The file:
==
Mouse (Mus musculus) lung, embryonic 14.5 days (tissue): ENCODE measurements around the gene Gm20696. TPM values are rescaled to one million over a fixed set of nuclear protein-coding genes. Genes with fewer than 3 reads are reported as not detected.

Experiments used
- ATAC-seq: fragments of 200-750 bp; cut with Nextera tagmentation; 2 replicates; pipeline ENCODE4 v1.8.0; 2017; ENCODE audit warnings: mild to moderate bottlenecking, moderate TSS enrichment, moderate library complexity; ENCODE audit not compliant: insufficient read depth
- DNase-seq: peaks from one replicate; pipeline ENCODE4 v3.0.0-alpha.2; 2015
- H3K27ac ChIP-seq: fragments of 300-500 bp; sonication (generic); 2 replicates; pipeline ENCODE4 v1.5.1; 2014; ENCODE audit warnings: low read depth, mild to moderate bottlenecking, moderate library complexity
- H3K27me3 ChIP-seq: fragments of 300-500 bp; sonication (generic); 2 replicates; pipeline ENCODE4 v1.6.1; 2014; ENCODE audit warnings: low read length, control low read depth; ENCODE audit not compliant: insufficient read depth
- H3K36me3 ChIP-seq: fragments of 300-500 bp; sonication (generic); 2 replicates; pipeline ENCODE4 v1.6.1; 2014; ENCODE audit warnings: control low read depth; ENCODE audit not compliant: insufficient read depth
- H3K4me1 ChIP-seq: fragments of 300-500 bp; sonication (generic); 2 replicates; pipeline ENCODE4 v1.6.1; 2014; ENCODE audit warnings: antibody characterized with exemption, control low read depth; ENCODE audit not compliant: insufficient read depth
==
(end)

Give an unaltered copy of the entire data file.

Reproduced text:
Mouse (Mus musculus) lung, embryonic 14.5 days (tissue): ENCODE measurements around the gene Gm20696. TPM values are rescaled to one million over a fixed set of nuclear protein-coding genes. Genes with fewer than 3 reads are reported as not detected.

Experiments used
- ATAC-seq: fragments of 200-750 bp; cut with Nextera tagmentation; 2 replicates; pipeline ENCODE4 v1.8.0; 2017; ENCODE audit warnings: mild to moderate bottlenecking, moderate TSS enrichment, moderate library complexity; ENCODE audit not compliant: insufficient read depth
- DNase-seq: peaks from one replicate; pipeline ENCODE4 v3.0.0-alpha.2; 2015
- H3K27ac ChIP-seq: fragments of 300-500 bp; sonication (generic); 2 replicates; pipeline ENCODE4 v1.5.1; 2014; ENCODE audit warnings: low read depth, mild to moderate bottlenecking, moderate library complexity
- H3K27me3 ChIP-seq: fragments of 300-500 bp; sonication (generic); 2 replicates; pipeline ENCODE4 v1.6.1; 2014; ENCODE audit warnings: low read length, control low read depth; ENCODE audit not compliant: insufficient read depth
- H3K36me3 ChIP-seq: fragments of 300-500 bp; sonication (generic); 2 replicates; pipeline ENCODE4 v1.6.1; 2014; ENCODE audit warnings: control low read depth; ENCODE audit not compliant: insufficient read depth
- H3K4me1 ChIP-seq: fragments of 300-500 bp; sonication (generic); 2 replicates; pipeline ENCODE4 v1.6.1; 2014; ENCODE audit warnings: antibody characterized with exemption, control low read depth; ENCODE audit not compliant: insufficient read depth